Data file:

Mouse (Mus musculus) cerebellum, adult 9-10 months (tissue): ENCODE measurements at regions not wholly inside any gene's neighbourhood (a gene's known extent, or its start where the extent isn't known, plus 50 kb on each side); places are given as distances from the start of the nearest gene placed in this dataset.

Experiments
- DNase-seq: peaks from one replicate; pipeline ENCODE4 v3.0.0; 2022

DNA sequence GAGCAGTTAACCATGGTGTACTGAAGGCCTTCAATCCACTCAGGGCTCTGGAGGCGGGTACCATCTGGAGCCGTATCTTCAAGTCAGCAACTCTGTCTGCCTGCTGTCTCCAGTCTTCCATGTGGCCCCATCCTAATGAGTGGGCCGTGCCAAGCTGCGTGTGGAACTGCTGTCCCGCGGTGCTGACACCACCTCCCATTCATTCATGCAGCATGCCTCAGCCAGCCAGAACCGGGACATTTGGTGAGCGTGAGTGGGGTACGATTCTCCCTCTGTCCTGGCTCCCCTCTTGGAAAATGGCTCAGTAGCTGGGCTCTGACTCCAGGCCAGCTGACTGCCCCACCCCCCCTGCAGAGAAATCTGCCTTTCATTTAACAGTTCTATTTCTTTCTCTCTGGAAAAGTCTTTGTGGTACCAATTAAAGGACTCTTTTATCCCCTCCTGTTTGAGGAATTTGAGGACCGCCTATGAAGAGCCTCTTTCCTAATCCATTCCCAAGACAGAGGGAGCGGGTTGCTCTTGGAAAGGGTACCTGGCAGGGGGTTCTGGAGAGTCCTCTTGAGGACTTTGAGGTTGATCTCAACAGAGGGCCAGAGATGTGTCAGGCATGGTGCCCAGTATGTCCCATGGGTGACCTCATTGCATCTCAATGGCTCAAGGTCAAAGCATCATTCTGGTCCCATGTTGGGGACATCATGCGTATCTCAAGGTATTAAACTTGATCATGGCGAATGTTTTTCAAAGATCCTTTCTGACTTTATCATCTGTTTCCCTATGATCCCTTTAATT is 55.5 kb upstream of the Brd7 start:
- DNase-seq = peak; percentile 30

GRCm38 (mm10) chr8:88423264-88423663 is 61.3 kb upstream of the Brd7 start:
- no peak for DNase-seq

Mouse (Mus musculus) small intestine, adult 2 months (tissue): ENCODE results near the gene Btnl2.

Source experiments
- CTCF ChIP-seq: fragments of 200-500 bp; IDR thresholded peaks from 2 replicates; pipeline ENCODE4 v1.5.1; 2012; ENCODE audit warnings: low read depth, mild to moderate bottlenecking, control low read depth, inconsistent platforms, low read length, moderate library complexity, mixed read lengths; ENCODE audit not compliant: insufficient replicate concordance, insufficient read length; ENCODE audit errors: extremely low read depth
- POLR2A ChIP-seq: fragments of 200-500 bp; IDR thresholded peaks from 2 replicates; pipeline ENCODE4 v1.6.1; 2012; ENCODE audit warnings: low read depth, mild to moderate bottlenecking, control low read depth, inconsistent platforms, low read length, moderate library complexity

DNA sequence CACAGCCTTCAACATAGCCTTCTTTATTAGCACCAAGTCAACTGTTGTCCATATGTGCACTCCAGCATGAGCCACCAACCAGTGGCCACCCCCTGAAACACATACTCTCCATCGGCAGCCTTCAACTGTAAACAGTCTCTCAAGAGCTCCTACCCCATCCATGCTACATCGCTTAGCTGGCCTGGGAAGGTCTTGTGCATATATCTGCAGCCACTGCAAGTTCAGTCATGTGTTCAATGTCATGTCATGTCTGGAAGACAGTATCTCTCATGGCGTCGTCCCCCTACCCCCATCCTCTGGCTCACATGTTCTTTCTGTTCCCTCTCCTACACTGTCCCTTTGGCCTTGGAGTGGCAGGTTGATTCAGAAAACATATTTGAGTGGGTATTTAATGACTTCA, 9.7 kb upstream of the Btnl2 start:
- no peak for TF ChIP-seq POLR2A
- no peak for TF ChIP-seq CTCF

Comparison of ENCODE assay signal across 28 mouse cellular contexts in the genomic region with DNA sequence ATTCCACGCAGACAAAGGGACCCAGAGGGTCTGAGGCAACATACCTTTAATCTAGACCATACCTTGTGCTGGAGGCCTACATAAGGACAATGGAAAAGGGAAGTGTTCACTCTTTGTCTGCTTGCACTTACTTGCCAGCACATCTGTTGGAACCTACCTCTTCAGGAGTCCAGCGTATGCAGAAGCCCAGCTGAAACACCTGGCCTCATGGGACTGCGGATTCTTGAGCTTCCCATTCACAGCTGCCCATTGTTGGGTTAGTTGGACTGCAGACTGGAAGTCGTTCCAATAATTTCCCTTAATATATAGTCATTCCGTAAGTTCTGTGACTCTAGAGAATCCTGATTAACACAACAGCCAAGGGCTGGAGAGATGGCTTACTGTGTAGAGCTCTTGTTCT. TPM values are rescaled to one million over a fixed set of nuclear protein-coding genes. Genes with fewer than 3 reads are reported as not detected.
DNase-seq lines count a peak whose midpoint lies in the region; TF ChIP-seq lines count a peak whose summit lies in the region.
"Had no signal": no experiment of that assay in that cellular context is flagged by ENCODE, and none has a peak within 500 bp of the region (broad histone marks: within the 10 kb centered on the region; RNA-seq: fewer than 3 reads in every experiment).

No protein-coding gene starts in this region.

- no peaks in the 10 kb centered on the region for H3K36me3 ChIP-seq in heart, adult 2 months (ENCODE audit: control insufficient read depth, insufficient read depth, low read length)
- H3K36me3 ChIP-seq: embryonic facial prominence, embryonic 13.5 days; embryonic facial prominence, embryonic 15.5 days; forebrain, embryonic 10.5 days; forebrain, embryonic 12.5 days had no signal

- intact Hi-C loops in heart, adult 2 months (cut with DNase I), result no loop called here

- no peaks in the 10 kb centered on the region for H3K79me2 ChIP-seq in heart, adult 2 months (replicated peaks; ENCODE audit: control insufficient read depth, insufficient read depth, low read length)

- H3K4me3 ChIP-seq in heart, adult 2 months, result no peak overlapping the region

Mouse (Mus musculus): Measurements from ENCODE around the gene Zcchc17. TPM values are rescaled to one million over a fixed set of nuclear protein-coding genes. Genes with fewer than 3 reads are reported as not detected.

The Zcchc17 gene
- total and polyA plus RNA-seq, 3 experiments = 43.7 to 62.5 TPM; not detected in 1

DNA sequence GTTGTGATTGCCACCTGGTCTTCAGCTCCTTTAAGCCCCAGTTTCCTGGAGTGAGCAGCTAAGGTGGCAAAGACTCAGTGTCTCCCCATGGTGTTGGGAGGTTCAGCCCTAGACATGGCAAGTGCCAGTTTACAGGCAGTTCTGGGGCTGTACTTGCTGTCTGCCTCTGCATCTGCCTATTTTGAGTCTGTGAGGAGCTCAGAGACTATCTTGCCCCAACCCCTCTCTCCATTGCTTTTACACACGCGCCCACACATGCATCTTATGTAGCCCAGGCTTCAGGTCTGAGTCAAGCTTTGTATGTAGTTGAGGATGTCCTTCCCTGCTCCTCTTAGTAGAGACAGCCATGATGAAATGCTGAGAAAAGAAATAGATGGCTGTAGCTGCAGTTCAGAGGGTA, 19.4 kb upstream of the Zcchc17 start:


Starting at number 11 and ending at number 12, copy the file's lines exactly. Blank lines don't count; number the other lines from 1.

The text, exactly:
- POLR2A ChIP-seq: fragments of 200-500 bp; IDR thresholded peaks from 2 replicates; pipeline ENCODE4 v1.6.1; 2012; ENCODE audit warnings: low read depth, mild to moderate bottlenecking, control low read depth, inconsistent platforms, low read length, moderate library complexity

DNA sequence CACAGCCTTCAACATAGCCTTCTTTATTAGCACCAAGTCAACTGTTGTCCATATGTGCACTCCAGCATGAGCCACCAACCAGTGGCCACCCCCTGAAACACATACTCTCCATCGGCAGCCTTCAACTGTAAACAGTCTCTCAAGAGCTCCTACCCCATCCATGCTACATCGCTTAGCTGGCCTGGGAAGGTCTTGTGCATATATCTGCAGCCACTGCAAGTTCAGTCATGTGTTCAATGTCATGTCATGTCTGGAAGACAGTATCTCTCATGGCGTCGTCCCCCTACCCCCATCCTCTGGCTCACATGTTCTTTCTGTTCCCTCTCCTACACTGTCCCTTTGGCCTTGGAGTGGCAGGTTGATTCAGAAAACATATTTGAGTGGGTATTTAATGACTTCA, 9.7 kb upstream of the Btnl2 start: